Fall 2018 New England Road Trip Guide: The Antiques Adventure
Spend three days spent handpicking heirlooms and adventuring for treasure through New Hampshire, from the Seacoast to the White Mountains.
Total Round-Trip Mileage: 411
Your sports car is perfect for zipping around the city, but you’ll want to consider renting a truck to accommodate the spoils from the next three days spent handpicking heirlooms at New Hampshire antiques shops from the Seacoast to the White Mountains. The best advice for your journey? Pace yourself. The first stop is Antique Alley, a roughly 25-mile stretch along Route 4 packed with more than 500 dealers. Begin in Lee at Lee’s Circle Antiques, a co-op with a hodgepodge of clocks, china, and home décor, and make your way down the two-lane road, popping in to favorites such as RS Butler’s, if you like flipping through records; Eagle Antiques, for ancient artwork; and Parker-French, the store that reportedly started it all. The alley ends right outside of Concord, the state’s handsome capital city. Settle in for the night at the Centennial Hotel, an updated 19th-century house, but not before taking a 10-minute stroll to Revival Kitchen & bar, where chef-owner Corey Fletcher offers a fresh spin on New England fare (and a seriously good cheese platter).
Miles Traveled: 106
In a little less than an hour’s drive this morning, you’ll trade rural roads for sandy shores. Today’s travels stick to the towns around the western edge of Lake Winnipesaukee: Begin by strolling Meredith’s charming Main Street to find stunning estate jewels at Waukewan Antiques and a rare selection of vintage linens at Bonita D. Story Antiques. Still jonesing for more? A quick 20-minute drive along the northern tip of the lake brings you to Moultonborough, a small town with several notable stops: Scott and Deb’s, for classic American wooden furniture; Antiques at Moultonborough, for Depression-era glassware; and the 1781 Old Country Store and Museum, which peddles penny candy and New Hampshire–themed souvenirs. Ready for a late-afternoon nap? Head north to the Sugar Hill Inn, a White Mountains bed-and-breakfast complete with in-room fireplaces, glorious mountain views, and multi-course dining extravaganzas made with ingredients from the inn’s own gardens.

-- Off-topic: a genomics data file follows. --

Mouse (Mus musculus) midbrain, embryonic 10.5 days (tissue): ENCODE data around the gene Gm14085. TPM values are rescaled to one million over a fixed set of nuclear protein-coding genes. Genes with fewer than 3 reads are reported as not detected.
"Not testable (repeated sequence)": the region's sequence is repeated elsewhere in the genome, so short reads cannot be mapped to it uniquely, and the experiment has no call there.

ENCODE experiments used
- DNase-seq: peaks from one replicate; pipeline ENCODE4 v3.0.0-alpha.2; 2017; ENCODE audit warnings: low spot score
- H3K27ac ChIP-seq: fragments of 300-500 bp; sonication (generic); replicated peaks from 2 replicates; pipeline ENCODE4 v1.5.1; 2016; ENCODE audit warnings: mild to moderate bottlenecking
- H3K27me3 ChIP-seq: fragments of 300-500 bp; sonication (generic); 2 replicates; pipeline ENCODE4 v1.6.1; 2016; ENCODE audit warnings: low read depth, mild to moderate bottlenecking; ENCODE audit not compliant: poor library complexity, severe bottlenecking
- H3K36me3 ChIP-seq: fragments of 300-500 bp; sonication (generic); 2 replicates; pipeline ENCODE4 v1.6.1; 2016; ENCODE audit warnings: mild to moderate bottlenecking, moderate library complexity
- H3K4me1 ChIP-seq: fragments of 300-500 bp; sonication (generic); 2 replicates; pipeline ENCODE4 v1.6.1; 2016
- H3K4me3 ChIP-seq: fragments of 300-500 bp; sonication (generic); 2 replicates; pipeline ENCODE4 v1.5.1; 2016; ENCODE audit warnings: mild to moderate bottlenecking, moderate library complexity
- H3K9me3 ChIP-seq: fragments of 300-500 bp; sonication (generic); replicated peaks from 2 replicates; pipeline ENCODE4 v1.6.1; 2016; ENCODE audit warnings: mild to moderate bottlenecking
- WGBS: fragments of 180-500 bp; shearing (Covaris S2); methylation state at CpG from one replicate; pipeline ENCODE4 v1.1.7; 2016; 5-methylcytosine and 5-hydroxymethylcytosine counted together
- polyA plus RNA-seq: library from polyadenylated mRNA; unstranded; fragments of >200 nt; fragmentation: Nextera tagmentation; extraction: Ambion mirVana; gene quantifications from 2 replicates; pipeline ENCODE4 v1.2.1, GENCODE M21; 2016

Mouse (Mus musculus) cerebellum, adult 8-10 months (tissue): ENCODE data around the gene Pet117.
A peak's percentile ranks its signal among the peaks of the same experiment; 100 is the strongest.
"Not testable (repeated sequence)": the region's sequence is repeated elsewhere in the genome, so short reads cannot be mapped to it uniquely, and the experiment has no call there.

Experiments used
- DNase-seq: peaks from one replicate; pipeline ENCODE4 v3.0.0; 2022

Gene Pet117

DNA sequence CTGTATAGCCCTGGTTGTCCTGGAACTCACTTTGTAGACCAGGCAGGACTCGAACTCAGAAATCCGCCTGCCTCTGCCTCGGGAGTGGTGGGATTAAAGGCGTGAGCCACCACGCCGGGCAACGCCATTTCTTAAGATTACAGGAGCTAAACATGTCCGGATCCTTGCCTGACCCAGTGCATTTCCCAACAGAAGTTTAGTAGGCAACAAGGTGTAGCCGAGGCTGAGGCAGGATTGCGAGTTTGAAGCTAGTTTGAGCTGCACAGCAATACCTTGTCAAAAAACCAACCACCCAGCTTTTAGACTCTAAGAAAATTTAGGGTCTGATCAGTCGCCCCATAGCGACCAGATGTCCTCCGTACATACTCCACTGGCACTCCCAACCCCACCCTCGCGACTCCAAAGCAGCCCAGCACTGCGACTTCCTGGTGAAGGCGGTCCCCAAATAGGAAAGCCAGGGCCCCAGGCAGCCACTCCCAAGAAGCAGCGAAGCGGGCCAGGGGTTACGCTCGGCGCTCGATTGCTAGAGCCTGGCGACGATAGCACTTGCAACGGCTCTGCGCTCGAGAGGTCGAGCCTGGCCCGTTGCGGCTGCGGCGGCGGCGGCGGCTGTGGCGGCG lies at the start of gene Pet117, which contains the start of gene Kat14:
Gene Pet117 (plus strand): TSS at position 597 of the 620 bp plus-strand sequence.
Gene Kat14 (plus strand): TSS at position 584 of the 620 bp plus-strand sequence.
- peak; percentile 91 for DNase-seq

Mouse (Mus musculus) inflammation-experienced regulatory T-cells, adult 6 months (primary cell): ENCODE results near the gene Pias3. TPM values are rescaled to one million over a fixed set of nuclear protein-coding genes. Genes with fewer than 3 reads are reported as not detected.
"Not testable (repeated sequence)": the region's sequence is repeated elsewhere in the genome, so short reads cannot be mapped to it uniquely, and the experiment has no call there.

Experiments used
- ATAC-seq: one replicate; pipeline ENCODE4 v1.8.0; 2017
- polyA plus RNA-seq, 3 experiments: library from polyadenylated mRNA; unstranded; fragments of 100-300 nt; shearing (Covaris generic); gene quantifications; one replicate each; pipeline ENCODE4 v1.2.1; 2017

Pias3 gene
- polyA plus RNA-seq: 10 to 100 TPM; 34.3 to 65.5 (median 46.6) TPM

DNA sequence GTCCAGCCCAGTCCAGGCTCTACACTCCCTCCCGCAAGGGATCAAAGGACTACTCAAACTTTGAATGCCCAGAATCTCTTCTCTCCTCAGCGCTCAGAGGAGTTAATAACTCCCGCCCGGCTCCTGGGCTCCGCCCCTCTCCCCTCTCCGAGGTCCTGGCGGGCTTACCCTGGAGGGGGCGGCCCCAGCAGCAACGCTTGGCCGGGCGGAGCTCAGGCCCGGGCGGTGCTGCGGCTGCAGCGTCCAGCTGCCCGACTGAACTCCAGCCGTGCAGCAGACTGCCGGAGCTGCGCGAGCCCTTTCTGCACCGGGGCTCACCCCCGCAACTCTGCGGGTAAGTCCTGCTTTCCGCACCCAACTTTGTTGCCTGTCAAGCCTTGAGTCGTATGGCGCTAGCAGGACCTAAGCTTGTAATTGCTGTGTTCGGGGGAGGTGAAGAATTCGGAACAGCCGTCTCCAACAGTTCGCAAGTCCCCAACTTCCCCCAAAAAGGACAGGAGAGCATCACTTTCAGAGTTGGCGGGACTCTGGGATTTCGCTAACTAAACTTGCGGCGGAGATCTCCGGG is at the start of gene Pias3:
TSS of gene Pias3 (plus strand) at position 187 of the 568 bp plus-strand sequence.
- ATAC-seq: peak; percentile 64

Miles Traveled: 109
Not beginning the day with breakfast at the legendary Polly’s Pancake Parlor is like going to Paris and never eating a croissant. For more than 75 years, the Sugar Hill restaurant has been serving up light, fluffy stacks to diners willing to wait hours for a table, so be sure to get there early. Then enjoy a scenic 30-minute drive up to Lancaster for a stop at the Potato Barn, where the only thing you won’t find are potatoes. Built in 1929 for root-vegetable storage, the rooms now feature an array of antiques. Standouts include the tool room, chock-full of old utensils and gadgets, and the very vintage clothing selection. Slowly begin your journey back home by passing a few hours in nearby Littleton, home to one of the best antiques shops in the region: Curated by a former New York City stylist, Just L stocks midcentury-modern furniture you won’t find anywhere else. And do not leave the area without a stop at Schilling Beer Co. for wood-fired pizza and a growler of one of its European-inspired brews. Once you drain it to the very last drop, it’ll become its own sort of relic from your treasure hunt.
Miles Traveled: 196